Did you know Russian people like tea more than vodka? Big surprise, right? They drink tea with lemon and/or milk, they can add sugar or jam. Russians drink tea daily, sometimes around-the-clock, everywhere - and on any occasion.
All nations have their own rules on when it's an appropriate time for particular drinks. Americans love their coffee. British people are famous for having tea at 5 o'clock. Italians don't drink cappuccinos after 12 pm. Well, in Russia, people drink tea in the morning, afternoon or evening, for breakfast, lunch, and dinner, sometimes as a snack and in the middle of the night. You name it - and there is a reason to have tea at that time on that occasion.
Here are some useful phrases you might hear connected to drinking tea in Russia:
But usually, the tradition of drinking tea in Russia is really not about drinking tea. Are you surprised? Well, the whole idea of drinking tea is usually about sharing a conversation, making a connection, and just having a good time.
When you go to a restaurant in Russia, you will see that most people order tea with their meal. It is part of the habit of drinking tea all the time, but also it is to save money. You see, in America, for example, you get water for free when you go to a restaurant. But in Russia, you have to pay for water. So to save money, you order one tea pot of tea and keep asking for refills of hot water. You see - hot water is free in Russia. So instead of paying for many many many tea pots of tea, you just pay for one and keep adding water. Don't even thank me. I know, I just saved you thousands of Rubles (well, depending on how long you are planning to stay in Russia).
So what do Russian people usually eat with tea? Cookies, chocolate, pastries, cakes, or even just some jam. But never something really expensive, expensive things are left for celebrations.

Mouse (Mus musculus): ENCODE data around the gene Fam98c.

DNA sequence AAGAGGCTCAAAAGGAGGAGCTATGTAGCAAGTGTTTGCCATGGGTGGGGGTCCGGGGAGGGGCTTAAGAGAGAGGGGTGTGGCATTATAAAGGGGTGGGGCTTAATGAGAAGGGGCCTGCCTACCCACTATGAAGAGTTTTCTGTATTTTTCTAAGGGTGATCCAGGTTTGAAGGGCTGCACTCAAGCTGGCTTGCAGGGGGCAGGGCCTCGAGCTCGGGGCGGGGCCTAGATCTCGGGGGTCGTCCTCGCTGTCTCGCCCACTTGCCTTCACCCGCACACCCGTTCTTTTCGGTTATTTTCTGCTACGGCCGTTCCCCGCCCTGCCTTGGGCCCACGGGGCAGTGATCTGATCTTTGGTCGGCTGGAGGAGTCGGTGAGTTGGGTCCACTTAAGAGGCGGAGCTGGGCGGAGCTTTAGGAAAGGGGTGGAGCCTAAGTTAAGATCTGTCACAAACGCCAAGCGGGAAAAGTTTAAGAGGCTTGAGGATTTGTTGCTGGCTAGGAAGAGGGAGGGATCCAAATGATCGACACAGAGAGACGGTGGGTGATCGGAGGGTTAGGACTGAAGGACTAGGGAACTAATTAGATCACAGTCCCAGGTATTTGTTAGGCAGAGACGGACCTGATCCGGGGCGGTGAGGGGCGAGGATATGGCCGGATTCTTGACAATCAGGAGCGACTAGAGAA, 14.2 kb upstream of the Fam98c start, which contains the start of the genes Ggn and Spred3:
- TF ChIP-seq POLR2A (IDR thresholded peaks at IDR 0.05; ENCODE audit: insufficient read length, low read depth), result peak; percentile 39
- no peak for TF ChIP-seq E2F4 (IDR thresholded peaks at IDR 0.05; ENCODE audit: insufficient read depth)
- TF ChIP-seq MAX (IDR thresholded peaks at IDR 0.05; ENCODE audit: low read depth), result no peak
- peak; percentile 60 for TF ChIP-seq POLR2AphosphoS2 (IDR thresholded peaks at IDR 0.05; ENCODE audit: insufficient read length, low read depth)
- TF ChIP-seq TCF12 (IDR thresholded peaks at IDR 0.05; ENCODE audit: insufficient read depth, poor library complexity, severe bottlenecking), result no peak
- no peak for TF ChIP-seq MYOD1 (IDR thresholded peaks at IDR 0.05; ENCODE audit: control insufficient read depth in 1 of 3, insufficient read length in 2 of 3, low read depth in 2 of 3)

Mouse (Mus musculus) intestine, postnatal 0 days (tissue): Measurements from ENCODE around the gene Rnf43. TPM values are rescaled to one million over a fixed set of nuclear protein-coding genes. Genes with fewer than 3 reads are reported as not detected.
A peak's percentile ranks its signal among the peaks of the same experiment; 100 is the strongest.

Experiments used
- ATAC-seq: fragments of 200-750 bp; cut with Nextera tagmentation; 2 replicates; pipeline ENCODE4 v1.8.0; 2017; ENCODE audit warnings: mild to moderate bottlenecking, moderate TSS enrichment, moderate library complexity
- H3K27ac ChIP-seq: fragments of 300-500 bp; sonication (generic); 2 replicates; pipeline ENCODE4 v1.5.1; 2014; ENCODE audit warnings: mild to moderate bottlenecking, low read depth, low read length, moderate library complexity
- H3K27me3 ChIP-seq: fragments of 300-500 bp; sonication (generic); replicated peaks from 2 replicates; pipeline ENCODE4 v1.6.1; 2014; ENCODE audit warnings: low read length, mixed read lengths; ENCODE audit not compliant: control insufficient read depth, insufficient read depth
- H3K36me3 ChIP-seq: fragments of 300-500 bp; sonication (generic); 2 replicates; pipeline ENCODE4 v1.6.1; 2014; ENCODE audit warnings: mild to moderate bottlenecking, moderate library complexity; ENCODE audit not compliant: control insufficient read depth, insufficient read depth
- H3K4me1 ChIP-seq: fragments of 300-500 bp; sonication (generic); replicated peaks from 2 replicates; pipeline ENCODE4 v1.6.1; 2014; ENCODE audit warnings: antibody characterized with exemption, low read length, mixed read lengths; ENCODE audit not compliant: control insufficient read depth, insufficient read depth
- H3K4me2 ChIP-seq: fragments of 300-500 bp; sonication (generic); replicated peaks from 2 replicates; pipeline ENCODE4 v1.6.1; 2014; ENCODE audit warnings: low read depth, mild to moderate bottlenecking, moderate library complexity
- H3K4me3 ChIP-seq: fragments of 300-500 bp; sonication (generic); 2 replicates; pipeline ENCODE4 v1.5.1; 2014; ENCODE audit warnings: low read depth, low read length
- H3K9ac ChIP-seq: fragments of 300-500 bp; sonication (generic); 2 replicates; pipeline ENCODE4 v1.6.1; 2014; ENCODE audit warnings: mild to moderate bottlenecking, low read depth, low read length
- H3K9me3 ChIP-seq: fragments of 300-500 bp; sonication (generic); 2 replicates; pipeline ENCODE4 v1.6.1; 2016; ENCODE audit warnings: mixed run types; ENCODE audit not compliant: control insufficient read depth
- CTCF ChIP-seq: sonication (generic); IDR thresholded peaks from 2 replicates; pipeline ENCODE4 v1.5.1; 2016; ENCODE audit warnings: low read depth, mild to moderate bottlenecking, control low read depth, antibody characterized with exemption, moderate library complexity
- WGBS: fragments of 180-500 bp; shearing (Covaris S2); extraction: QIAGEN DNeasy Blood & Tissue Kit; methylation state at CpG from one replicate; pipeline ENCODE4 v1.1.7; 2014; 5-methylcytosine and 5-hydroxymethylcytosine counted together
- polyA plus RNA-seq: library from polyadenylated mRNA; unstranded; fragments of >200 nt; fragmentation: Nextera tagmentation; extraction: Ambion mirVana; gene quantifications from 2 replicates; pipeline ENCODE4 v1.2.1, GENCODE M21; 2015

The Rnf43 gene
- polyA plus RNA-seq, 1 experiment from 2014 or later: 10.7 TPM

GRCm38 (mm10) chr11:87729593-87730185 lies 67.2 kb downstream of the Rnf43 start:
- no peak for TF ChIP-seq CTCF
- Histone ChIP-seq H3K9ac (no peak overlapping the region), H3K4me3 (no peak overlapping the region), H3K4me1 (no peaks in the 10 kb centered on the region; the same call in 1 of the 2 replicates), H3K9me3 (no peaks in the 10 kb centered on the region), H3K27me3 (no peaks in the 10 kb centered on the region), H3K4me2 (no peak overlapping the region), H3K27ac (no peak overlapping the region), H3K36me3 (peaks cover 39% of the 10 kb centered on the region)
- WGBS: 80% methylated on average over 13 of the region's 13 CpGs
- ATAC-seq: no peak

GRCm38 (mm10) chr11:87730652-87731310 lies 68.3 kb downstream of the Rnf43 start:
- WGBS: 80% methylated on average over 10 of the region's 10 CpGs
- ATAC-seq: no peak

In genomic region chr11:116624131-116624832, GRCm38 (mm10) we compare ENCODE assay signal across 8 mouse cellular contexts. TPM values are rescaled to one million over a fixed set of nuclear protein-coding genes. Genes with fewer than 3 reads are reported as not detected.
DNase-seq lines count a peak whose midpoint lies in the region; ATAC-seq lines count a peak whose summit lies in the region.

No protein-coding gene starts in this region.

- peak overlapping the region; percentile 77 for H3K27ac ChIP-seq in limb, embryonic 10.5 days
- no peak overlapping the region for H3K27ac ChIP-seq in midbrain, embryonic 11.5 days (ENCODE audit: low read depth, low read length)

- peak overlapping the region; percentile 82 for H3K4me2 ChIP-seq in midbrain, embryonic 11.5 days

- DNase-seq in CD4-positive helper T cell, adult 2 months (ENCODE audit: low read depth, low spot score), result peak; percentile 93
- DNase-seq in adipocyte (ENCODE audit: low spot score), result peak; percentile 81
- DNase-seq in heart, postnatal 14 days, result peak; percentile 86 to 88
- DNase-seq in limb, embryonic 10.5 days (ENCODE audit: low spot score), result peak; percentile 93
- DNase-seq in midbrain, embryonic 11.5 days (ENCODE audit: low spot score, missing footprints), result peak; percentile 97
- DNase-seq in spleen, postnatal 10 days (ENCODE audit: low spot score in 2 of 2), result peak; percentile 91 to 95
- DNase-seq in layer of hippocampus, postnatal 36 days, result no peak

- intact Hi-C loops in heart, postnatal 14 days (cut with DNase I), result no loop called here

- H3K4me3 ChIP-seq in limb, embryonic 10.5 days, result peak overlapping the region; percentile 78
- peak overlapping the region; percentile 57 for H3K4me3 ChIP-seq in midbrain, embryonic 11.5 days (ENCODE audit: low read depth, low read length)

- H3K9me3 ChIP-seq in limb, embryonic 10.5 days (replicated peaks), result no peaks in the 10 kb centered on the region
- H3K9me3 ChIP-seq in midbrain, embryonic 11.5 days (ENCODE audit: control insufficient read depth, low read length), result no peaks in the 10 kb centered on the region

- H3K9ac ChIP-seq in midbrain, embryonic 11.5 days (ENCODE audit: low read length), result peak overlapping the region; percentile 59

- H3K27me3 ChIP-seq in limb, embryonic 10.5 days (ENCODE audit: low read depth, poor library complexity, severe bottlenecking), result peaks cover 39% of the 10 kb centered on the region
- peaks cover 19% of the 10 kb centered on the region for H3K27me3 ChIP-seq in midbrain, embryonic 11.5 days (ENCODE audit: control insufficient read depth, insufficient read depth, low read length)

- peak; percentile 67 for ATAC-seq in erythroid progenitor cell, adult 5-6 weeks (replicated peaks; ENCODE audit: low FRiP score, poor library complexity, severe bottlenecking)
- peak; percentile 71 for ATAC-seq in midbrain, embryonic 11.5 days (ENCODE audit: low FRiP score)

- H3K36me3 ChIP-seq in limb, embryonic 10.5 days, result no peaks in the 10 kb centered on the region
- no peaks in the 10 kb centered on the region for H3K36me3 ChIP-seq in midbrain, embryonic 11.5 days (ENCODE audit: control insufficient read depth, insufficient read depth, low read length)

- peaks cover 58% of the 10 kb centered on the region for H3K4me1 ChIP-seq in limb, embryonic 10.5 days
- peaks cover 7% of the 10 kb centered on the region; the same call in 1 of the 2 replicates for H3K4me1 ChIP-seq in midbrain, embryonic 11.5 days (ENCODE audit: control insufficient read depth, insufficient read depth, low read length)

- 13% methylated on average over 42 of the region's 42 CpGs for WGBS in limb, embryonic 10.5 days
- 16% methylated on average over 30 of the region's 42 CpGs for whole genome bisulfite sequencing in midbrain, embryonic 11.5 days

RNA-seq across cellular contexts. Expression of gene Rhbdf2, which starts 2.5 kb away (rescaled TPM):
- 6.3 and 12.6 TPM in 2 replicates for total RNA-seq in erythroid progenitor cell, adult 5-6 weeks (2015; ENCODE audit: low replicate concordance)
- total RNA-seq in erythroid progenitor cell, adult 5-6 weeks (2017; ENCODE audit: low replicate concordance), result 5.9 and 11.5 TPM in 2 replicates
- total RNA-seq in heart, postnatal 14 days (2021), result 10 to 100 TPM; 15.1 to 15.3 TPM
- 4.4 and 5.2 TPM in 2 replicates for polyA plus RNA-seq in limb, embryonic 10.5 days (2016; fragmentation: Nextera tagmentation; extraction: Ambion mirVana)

Here is some useful vocabulary to go with it:
After years of hunger, war, and deficit, Russians, with their strong generations and historical memory, loved to have strong tea and wouldn’t spare the leaves. In actual fact, most didn’t even have real tea leaves - only some kind of tea “dust” that they covered with boiling water and waited for at least five minutes until the tea became literally black!
The first glass cup was produced in Russia in the seventeenth century, and soon after, the cup holder (подстаканник) was invented. As a tool created to save your fingers while holding a hot drink in a glass cup, the podstakannik was first made from wood and later from metal. It became a fashionable accessory, and men of high society preferred drinking the tea this way only.
In Soviet times, the materials used were cheaper, and ‘tea in podstakannik’ became a mass-market option. Nowadays, we still have the opportunity to drink tea like this; all you have to do is take a train to any destination within the country and ask for tea during your train ride.
Many Russians believe in the magical treatment potential of tea. When one catches a cold, a Russian’s advice is to drink more tea with honey and lemon (Actually, Russians just love tea with lemon).
If you have a fever, raspberry jam mixed in with tea is believed to bring the temperature down! (We bet you don’t want to argue with a Russian grandma (бабушка) about this ‘fact’!).
Russians also like adding herbs into their tea. Some of them, they also preserve during summer - dry mint, lemon balm and rosebay berries. Russians like their taste and believe that all of them are good for health.
Finally, but most importantly, drinking tea is a time to take a break, time to think and relax - so it’s really healthy in this instance. And by the way, Russians living abroad do miss these tea traditions, they lament missing the calm tea-drinking time and the people who share this time with you.
The main reason why Russian like drinking tea so much is probably because of the conversations they have during this process. These talks can last for hours and go into deep philosophical discussions. It’s thought that drinking tea with someone can bring you closer. It’s almost an intimate process that can often lead to a meaningful and soulful conversation and sometimes long-lasting friendships.
That is it for today, I hope you enjoyed learning about Russian traditions about drinking tea.
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